Dead whale buried
Theft of jaw bone both illegal and greedyEMMA DANGERFIELD
A 45 tonne whale which washed ashore last week north of Kaikoura has been buried not far from where it was found.
The male sperm whale was reported last Monday floating out at sea, off the coast near Clarence, although it was not clear at that stage what the large object was.
Department of Conservation ranger Mike Morrissey said a fly-over of the area revealed it was in fact a dead sperm whale.
The whale remained offshore during the day, Mr Morrissey said, but drifted back and must have been washed up on the shore overnight.
Upon checking the scene the next morning, DOC rangers discovered that part of the jaw had been removed.
The area had been fenced off by contractors already working in the vicinity of the whale, and whoever had taken the jaw had broken through the barrier to steal the jaw, perhaps with the aim of trying to sell the teeth.
Mr Morrissey believed someone had been watching the whale and had seized the opportunity to steal the jawbone overnight.
The theft was both illegal and greedy, he said.
The remaining section of the jaw was removed by DOC staff and buried, and will be dug up at a later date and handed over to the marae, Mr Morrissey said, as was standard practice.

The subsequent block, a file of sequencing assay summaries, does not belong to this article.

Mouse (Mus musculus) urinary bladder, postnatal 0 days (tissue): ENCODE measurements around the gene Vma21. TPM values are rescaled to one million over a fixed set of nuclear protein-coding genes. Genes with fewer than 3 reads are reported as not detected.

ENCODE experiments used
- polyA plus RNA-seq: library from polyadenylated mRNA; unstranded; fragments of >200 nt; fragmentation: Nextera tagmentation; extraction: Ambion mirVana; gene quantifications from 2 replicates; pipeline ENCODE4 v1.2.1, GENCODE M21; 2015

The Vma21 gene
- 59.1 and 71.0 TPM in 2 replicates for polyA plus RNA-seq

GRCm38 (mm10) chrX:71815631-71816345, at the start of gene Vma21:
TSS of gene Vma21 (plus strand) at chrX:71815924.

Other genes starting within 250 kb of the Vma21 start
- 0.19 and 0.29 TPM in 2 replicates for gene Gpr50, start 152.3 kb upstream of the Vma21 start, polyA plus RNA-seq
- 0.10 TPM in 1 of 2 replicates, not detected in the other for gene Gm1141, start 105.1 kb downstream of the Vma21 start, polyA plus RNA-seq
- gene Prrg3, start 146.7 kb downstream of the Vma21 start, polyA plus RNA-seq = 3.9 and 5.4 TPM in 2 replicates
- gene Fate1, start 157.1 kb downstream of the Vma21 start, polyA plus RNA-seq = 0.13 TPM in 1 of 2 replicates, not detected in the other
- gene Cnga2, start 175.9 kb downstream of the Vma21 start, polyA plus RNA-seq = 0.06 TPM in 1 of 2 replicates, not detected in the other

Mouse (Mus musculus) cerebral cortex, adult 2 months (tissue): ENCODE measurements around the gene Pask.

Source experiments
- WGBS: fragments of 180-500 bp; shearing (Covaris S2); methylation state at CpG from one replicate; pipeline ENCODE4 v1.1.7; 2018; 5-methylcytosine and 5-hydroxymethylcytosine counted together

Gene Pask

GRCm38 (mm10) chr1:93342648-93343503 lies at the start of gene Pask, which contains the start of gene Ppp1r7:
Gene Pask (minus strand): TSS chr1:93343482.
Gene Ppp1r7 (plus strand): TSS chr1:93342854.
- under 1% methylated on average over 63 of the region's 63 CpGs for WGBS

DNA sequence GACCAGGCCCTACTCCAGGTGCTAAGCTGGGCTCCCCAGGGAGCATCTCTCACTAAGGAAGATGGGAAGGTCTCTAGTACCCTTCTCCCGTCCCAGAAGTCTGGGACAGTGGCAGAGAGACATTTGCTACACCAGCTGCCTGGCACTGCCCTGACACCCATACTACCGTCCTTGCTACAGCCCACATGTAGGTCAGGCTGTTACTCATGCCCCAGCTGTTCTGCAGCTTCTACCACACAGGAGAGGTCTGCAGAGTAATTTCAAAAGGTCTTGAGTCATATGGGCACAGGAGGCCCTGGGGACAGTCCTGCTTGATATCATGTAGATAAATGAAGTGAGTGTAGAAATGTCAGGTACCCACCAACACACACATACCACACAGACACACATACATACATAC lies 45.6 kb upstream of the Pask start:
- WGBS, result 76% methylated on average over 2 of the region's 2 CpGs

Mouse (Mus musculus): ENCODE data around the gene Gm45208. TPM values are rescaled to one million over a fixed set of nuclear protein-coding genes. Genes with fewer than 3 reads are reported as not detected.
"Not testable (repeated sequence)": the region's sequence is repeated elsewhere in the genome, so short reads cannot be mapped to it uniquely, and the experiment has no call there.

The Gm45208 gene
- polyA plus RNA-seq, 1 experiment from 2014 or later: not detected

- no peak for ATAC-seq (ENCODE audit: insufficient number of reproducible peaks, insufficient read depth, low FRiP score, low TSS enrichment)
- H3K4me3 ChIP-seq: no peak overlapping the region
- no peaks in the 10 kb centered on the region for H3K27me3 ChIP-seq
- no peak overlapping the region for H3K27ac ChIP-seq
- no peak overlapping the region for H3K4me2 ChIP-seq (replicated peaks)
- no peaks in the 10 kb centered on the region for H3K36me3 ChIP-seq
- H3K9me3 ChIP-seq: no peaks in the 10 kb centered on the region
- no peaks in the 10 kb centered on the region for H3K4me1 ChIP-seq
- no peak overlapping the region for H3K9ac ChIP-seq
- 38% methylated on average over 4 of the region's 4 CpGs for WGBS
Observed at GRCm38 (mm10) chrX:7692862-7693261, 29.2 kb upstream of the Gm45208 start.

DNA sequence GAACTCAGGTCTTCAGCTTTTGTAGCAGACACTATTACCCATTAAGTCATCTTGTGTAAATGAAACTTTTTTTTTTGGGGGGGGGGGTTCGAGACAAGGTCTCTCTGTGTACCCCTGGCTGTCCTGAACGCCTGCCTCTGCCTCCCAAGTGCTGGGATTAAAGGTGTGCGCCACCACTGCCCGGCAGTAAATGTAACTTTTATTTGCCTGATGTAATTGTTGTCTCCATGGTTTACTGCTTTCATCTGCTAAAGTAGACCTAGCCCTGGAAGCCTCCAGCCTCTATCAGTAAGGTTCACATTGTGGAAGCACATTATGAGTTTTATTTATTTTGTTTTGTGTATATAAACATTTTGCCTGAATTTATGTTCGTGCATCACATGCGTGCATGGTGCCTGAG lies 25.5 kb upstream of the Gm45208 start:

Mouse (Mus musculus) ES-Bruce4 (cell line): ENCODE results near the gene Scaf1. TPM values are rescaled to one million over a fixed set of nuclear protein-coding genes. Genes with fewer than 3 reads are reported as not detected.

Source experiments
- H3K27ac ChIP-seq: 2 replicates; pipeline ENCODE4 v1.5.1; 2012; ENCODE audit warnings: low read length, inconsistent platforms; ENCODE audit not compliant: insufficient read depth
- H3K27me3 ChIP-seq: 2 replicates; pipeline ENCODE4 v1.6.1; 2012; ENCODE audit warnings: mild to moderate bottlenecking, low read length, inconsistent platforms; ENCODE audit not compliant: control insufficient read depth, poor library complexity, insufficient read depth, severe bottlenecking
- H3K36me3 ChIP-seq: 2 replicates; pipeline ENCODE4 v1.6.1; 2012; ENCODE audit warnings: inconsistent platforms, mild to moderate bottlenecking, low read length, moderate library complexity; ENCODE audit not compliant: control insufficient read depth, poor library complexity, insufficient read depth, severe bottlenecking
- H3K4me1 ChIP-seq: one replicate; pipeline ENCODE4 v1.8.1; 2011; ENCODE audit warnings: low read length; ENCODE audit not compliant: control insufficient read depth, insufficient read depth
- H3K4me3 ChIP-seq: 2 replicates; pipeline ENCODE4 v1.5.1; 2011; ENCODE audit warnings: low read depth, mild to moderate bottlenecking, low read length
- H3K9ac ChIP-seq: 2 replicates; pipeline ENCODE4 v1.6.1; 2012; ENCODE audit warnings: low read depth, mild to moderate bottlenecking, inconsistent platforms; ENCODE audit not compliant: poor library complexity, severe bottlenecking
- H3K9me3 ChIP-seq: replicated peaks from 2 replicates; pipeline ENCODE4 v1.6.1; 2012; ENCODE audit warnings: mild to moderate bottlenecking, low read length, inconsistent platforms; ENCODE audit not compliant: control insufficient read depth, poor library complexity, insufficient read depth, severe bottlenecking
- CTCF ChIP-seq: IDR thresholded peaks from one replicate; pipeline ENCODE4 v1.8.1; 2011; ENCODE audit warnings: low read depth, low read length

The huge whale, measuring about 14.5m (the maximum size for a sperm whale is 18m), had very distinctive markings on its tail.
Photographs and DNA samples have been sent to Otago University where a database is held and they will determine whether or not this particular whale was known to the area.
Whale Watch Kaikoura will be informed once the whale is identified.
Although there had been some speculation that the whale had been struck by a boat, Mr Morrissey ruled this out.
He believed the whale was likely to have died of natural causes.
"It probably came ashore because of those big swells and easterly winds we have been getting recently," he said.
"I'd say it had been dead for about two weeks by the time it washed up."
The whale has now been buried deep in the sand at the low tide mark, with the help of contractors with diggers.
It will be left to decompose naturally.
Although there had at one stage been a spate of whales washing up, around one a year for a number of years, this was the first to wash up for about three or four years, said Mr Morrissey.
- The Marlborough Express